By Ken W. Harrell, Managing Partner

In the March 21 edition of the Charleston Post and Courier, the front page article detailed a “road rage” incident which occurred between Craig Culpepper, an off-duty police officer from North Carolina, and Chad Walton, a Summerville man. The incident was filmed by Mr. Walton and has now been viewed by hundreds of thousands of viewers on You Tube. You can also see the video on a link at www.postandcourier.com.

In the video (which Mr. Walton also narrates), Mr. Walton complains about the police officer holding up traffic in the left lane. At one point, Mr. Walton passes the police cruiser on the right and shortly thereafter, the police officer speeds up and swerves in front of Mr. Walton’s truck, before quickly slamming on the brakes, resulting in a minor rear-end collision. Fortunately, no one was hurt. However, the fall-out from the incident has resulted in Officer Culpepper resigning from his job with the Onslow County, North Carolina sheriff’s department. In the Post and Courier article, a copy of Mr. Culpepper’s apology for the incident (which certainly seemed heart-felt and sincere to me) was posted.

It is beyond me to understand why “road rage” and “aggressive driving” appear to be on the increase but it certainly seems to be the case, based on my personal experiences on the road and the injury cases we are seeing at the Joye Law Firm. Some of the most common examples of this include racing, tailgating, swerving in and out of lanes, and aggressively refusing to let other vehicles merge into another lane of travel.

AAA reports that more than half of all traffic fatalities in the United States result from aggressive driving. People who engage in this behavior range from those who are careless to psychopathic. One cause that does seem to be consistent is traffic congestion. As our roads become more congested, people often lose patience and they forget the basic courtesies they should extend to other drivers. Knowing this, perhaps it’s no surprise that the incident between Mr. Walton and Mr. Culpepper occurred on I-526. I’m convinced that road is the “Bermuda triangle” of Charleston highways.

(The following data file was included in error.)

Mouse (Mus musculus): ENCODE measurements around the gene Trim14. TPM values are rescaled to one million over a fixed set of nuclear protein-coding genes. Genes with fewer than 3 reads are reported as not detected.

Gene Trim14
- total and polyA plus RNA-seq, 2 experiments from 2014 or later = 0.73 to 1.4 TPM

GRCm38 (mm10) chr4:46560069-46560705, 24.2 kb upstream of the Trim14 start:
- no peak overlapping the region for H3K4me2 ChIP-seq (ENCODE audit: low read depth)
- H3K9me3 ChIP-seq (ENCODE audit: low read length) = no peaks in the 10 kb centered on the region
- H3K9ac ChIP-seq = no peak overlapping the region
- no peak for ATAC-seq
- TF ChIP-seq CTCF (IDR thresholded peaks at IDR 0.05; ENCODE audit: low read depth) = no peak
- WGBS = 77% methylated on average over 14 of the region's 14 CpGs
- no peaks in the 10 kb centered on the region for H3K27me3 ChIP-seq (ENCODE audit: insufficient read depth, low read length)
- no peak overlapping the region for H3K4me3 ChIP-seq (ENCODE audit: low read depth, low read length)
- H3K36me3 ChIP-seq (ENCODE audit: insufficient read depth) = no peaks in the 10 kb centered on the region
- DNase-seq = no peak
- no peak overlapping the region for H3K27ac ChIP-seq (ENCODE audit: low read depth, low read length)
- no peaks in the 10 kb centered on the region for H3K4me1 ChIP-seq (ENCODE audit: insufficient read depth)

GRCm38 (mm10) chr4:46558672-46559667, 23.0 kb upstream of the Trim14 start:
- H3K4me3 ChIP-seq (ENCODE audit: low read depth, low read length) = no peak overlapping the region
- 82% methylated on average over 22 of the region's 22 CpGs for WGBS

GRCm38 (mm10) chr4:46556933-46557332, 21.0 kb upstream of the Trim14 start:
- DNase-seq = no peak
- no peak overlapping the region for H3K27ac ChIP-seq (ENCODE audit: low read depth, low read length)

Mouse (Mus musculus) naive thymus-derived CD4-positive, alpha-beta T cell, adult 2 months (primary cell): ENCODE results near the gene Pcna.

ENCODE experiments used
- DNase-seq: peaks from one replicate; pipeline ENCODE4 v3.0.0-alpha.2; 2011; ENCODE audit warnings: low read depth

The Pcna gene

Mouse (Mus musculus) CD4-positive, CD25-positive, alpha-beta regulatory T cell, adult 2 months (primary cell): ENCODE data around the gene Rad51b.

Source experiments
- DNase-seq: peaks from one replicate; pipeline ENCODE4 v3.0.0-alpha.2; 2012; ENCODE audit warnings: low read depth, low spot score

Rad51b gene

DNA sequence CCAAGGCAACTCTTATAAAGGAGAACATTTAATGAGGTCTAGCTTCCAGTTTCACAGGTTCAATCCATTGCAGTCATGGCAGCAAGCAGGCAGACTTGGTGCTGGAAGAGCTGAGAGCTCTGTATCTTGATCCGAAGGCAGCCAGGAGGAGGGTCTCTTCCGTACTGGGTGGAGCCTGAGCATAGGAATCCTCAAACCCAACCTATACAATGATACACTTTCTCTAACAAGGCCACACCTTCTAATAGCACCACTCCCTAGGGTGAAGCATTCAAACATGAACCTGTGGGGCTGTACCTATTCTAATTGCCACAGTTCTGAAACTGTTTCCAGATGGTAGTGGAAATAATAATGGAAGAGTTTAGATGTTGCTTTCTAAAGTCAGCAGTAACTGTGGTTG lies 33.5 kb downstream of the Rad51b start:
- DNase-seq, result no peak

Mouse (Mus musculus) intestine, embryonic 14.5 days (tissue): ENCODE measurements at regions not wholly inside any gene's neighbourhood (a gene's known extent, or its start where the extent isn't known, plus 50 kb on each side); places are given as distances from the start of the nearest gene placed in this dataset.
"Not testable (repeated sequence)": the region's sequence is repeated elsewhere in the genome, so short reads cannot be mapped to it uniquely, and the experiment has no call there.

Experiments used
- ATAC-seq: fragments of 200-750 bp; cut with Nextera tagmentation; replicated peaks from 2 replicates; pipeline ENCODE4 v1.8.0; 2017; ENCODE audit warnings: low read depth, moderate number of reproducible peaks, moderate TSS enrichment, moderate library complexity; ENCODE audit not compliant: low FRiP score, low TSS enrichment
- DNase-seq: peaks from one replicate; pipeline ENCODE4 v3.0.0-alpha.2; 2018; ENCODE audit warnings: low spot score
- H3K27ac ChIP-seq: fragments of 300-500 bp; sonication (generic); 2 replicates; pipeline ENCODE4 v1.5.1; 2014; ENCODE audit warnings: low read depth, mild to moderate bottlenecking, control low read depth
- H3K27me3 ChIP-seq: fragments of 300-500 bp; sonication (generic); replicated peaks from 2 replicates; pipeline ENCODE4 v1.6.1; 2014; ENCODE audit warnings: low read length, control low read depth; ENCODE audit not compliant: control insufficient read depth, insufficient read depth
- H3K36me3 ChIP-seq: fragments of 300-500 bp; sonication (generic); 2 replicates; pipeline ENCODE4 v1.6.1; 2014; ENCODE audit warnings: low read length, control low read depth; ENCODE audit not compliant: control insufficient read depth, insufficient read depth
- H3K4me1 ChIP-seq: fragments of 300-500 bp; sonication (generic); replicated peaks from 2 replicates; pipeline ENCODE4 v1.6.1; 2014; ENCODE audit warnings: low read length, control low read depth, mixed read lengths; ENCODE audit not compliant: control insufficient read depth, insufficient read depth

How do we avoid being the victim of road rage? Here are a few basic tips. First, if you are a slower driver, keep to the right. If you encounter an irate driver, back off and let it go – avoid eye contact and whatever you do, avoid a confrontation. Another category that is increasing is the number of people who carry guns with them and the last thing you want to do is to have a minor car accident escalate into something more tragic.

If you feel that you’re being chased or harassed, drive with the flow of traffic, call 911 if you can, and go to a safe, public place. Most of all, remember the golden rule that all of our grandmothers taught us, “do unto others as you would have them do unto you.” All of us have made mistakes behind the wheel. If someone cuts you off, give them the benefit of the doubt and assume it was a mistake, instead of immediately escalating the situation into something requiring “revenge.” Remember the old Chinese proverb, “those intent on revenge had best dig two graves.” Stay safe out there.

About the Author

Since 1968, the South Carolina personal injury and workers’ compensation attorneys of Joye Law Firm have been committed to securing compensation for accident and injury victims. Our compassionate and dedicated lawyers have over 300 years of combined litigation experience, and many of them have been recognized as South Carolina Super Lawyers. For many years, our South Carolina personal injury law firm has been listed with an AV rating in the prestigious Martindale-Hubbell legal directory.

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